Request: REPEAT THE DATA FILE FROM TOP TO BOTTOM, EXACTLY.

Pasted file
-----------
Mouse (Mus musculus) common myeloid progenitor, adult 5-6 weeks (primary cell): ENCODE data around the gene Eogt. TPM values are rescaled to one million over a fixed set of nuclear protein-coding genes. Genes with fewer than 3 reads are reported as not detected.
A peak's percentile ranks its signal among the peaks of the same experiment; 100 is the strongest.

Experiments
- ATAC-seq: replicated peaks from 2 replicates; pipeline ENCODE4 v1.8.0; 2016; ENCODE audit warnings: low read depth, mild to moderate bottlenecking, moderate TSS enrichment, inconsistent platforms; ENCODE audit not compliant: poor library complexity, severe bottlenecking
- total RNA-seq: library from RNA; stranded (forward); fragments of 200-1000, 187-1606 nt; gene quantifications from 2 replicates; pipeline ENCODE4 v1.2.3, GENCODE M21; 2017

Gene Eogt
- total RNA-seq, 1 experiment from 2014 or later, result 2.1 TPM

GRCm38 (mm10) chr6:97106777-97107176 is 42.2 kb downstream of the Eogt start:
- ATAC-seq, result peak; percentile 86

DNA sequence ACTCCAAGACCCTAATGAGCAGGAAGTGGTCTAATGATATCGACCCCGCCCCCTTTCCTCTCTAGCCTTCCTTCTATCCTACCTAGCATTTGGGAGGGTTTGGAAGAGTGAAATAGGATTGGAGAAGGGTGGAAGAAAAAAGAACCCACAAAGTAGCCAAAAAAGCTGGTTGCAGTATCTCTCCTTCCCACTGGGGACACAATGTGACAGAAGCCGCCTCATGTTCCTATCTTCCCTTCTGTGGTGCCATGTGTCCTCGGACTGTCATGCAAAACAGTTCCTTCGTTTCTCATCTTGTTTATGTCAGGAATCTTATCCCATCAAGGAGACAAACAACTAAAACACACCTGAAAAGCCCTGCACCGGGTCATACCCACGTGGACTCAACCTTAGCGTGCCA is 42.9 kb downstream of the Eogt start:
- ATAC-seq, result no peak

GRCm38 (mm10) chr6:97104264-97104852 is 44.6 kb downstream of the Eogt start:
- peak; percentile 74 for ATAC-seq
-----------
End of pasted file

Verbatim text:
Mouse (Mus musculus) common myeloid progenitor, adult 5-6 weeks (primary cell): ENCODE data around the gene Eogt. TPM values are rescaled to one million over a fixed set of nuclear protein-coding genes. Genes with fewer than 3 reads are reported as not detected.
A peak's percentile ranks its signal among the peaks of the same experiment; 100 is the strongest.

Experiments
- ATAC-seq: replicated peaks from 2 replicates; pipeline ENCODE4 v1.8.0; 2016; ENCODE audit warnings: low read depth, mild to moderate bottlenecking, moderate TSS enrichment, inconsistent platforms; ENCODE audit not compliant: poor library complexity, severe bottlenecking
- total RNA-seq: library from RNA; stranded (forward); fragments of 200-1000, 187-1606 nt; gene quantifications from 2 replicates; pipeline ENCODE4 v1.2.3, GENCODE M21; 2017

Gene Eogt
- total RNA-seq, 1 experiment from 2014 or later, result 2.1 TPM

GRCm38 (mm10) chr6:97106777-97107176 is 42.2 kb downstream of the Eogt start:
- ATAC-seq, result peak; percentile 86

DNA sequence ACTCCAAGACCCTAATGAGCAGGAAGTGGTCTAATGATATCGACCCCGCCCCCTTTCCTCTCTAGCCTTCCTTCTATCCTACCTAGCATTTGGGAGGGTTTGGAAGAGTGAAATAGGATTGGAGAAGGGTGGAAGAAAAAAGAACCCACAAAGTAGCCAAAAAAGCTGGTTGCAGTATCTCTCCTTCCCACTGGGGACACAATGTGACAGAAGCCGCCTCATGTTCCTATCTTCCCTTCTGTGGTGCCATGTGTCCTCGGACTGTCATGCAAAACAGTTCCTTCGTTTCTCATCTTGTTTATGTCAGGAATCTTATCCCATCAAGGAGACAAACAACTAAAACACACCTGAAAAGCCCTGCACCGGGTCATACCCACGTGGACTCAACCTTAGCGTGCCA is 42.9 kb downstream of the Eogt start:
- ATAC-seq, result no peak

GRCm38 (mm10) chr6:97104264-97104852 is 44.6 kb downstream of the Eogt start:
- peak; percentile 74 for ATAC-seq